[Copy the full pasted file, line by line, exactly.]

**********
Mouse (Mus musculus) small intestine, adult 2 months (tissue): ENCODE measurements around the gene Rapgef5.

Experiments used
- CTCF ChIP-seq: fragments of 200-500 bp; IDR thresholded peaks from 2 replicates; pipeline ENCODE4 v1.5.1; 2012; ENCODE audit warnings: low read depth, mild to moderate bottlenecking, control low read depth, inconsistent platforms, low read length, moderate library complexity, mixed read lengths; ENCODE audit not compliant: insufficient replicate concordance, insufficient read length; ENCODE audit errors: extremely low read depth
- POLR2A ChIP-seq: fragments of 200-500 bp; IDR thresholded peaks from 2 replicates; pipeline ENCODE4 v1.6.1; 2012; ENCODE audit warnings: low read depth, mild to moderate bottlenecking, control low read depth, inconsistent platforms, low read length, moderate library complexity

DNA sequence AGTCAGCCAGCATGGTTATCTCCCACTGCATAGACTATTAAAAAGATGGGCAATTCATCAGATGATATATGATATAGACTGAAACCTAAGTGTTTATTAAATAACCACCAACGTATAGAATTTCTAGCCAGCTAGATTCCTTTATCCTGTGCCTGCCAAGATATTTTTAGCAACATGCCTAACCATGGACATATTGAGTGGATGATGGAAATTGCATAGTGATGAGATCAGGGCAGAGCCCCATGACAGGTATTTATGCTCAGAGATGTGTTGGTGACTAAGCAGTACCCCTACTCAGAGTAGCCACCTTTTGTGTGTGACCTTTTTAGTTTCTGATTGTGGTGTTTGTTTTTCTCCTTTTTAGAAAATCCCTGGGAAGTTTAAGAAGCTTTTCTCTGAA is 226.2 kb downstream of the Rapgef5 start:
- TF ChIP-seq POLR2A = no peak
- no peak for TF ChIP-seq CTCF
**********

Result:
Mouse (Mus musculus) small intestine, adult 2 months (tissue): ENCODE measurements around the gene Rapgef5.

Experiments used
- CTCF ChIP-seq: fragments of 200-500 bp; IDR thresholded peaks from 2 replicates; pipeline ENCODE4 v1.5.1; 2012; ENCODE audit warnings: low read depth, mild to moderate bottlenecking, control low read depth, inconsistent platforms, low read length, moderate library complexity, mixed read lengths; ENCODE audit not compliant: insufficient replicate concordance, insufficient read length; ENCODE audit errors: extremely low read depth
- POLR2A ChIP-seq: fragments of 200-500 bp; IDR thresholded peaks from 2 replicates; pipeline ENCODE4 v1.6.1; 2012; ENCODE audit warnings: low read depth, mild to moderate bottlenecking, control low read depth, inconsistent platforms, low read length, moderate library complexity

DNA sequence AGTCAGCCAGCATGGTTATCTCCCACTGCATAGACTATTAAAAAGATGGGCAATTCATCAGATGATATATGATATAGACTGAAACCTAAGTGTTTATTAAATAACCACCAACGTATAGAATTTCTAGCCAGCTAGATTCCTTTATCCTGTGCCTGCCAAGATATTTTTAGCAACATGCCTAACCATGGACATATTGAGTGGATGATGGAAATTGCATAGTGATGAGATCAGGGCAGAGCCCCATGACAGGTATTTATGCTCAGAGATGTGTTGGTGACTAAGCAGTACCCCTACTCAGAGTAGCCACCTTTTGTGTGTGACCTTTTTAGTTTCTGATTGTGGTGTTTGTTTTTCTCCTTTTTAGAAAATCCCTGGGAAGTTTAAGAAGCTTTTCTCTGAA is 226.2 kb downstream of the Rapgef5 start:
- TF ChIP-seq POLR2A = no peak
- no peak for TF ChIP-seq CTCF